Brand identity in the read-write-own era.
The way we express ourselves digitally has changed profoundly over the past decade. Identity in digital spaces is fluid, multifaceted, and hyperspecific. Yesterday’s brands were monolithic. Today’s are headless. The power of design in our networked era is about possibility: the ability to explore limitless permutations from a single brief. The opportunity to see yourself represented online.
Digital spaces are where we explore who we are. 52% of Gen Z say they feel more like themselves in the metaverse vs IRL. 51% say that their online identity impacts their offline lives. In Web2, we created content. In Web3, we’re creating ourselves.
This emerging context will recalibrate the way brands operate. A new economy and ecology is surfacing on-chain. Today, more than 45% of major brands have integrated Web3 experiences into their activation footprint. The world’s largest marketers have shifted investment into the space. And the brands that will thrive here will look different; centering community, identity, and exploration.
The principles of web3 brand design.
Singular → Generative
When identity becomes exponential.
Generativity is transforming the way we create, experience, and collect digital art. Now, it’s emerging as a foundational element of brand design. Instead of designing a singular expression of an idea, algorithmic art allows you to explore and leverage millions of permutations. With generative design, you get to spend more time developing ideas and stories that can be deployed on a much larger scale.
It can change the way we approach logo design. Or billboards.It can change comic book history, reinterpreting a superhero’s visage through 80 years of canon. And it can change the way we see ourselves.
Generative design is expansive; built for a diverse spectrum of identities. 42% of Gen Z say they use their avatar to try out looks they might implement in the real world. Generativity means the transformative power of avatars, of authoring your own story, can be unbound.
Timeless → Dynamic
An interaction with the world around us.
Web2’s creator economy is built on content: video, photos, and text. These assets require relatively high upfront production costs. Once they’re launched, they don’t typically change. To continue to foster engagement, you have to publish more content to the timeline, or make something that can transcend it.
In web3, dynamic experiences upend this system. Instead of proliferating media, you just update it: creating objects that reflect a set of conditions, and the shifting experience of your community. An athlete’s season-long performance shapes their NBA trading card. An artist’s physical painting is set ablaze when you say so. A crystal grows when it changes hands. (And much, much more. JPG’s Canons Project provides a deep, comprehensive index of this space.)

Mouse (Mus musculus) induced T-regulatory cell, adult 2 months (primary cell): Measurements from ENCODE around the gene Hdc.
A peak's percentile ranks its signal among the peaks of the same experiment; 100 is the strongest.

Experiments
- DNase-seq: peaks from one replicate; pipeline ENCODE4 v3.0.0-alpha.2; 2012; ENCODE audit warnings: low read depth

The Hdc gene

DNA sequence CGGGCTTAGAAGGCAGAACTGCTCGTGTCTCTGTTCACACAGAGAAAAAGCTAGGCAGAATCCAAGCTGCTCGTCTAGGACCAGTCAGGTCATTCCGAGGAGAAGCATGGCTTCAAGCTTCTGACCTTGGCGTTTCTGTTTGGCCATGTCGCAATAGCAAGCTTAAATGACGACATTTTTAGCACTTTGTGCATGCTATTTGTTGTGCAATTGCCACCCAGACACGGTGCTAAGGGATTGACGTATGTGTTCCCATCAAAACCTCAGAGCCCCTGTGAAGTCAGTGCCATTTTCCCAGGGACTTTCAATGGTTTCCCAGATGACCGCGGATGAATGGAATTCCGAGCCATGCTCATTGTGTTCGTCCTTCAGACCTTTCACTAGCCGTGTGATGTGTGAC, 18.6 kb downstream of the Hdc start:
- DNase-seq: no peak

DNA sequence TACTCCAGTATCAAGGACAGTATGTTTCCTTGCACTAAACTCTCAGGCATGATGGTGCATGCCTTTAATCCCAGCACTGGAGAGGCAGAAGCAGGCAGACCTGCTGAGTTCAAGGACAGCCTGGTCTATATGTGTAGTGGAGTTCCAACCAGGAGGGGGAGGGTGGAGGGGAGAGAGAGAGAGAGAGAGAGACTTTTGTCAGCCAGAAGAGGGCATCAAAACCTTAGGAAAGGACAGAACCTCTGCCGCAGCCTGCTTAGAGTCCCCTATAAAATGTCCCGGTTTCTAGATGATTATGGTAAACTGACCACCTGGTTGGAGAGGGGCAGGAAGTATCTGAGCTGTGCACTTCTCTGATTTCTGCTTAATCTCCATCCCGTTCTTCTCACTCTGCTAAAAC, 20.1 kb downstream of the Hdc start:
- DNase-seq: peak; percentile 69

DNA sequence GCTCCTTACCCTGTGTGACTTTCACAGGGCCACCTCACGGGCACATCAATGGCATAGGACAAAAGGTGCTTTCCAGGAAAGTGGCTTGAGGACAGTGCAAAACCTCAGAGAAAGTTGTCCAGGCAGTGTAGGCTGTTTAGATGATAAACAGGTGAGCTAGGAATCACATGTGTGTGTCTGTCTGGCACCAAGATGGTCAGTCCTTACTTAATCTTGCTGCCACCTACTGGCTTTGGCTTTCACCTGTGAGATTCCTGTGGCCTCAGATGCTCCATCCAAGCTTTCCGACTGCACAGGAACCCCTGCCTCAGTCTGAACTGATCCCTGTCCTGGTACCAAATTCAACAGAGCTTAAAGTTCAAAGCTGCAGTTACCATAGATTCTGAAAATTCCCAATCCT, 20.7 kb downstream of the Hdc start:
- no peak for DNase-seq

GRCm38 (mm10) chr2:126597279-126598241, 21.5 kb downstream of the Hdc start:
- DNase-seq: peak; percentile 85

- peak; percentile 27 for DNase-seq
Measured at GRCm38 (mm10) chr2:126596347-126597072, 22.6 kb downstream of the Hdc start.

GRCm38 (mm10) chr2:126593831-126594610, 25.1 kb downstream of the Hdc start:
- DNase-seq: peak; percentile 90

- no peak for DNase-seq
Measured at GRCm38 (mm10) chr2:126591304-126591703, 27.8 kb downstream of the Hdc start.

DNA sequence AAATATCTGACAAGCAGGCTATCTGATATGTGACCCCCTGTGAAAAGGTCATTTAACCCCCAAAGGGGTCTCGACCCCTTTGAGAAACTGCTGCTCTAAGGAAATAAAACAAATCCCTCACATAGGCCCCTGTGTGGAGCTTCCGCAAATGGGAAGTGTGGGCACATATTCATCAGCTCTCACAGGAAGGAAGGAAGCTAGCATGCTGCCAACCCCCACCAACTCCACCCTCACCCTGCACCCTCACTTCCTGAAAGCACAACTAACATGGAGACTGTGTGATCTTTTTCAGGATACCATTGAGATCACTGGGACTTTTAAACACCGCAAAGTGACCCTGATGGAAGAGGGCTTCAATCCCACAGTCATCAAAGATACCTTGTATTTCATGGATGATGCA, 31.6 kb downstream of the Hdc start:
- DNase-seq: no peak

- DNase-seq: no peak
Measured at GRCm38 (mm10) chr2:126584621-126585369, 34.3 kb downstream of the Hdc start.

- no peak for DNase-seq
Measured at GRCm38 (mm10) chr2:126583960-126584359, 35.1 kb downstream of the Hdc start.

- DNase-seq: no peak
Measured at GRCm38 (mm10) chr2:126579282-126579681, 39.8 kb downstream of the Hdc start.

Dynamic brands center digital engagement through an owned experience, not a platform. They allow marketers to build content for durable interaction, beyond the timeline.
Image → Utility Value in the things we hold in common.
In a fragmented media landscape, brands with distinct identities are incredibly valuable. The average brand spends 8-14% of their overall budget on marketing. 25% of that becomes content, distributed for free. This is a huge cost center. It doesn’t have to be. Web3 projects from Adidas and Tiffany, among others, have shown the potential of using NFTs to monetize aesthetics.
But, collecting something is different than just liking something; a more meaningful interaction that can be enriched through features. An asset can provide ownership, access, voting, physical collectibles, commercial licenses, and more. It’s a stake in your world. And for successful web3 brands, it’s a product in its own right.
Content → Context
Places to experiment with who we are.
Spending more time online is sick, but inevitable. (｡•́︿•̀｡) As technology continues to become part of our experience, our relationship with it will change. We’ll expect more. 34% of Gen Z say they gain a fuller, more authentic version of themselves from metaverse experiences. 1 in 2 say they play video games to build a more idealized version of the world.
The organizations that will shape the future of web3 are those that create space, not just content. A museum. A mirror. A writer’s room. A portal.
Common ground has been radicalized or neutralized by the feed. Successful web3 brands cultivate an alternative: allowing people to try on new identities, explore their interests, and experience belonging.
Reach → Interoperability
Eventually, everything works together.
US digital ad spend is forecasted to grow to $333.6 billion by 2024. That’s over $952 per internet user. It’s expensive to reach and design for communities across siloed platforms and publishers. Interoperability, and the ability to own your own social graph, matters.
An account for your coffee. One for your shoes. A single Netflix password that you would never share. : )
Eventually, everything connects. The ability to create a record on-chain will become the blueprint for how membership experiences are built and designed.
As web3 evolves, the way we express ourselves online will change. So will brands. The brands that will define this new online era create space for the spectrum of who we are, and who we’re becoming: high res, unresolved, open ended.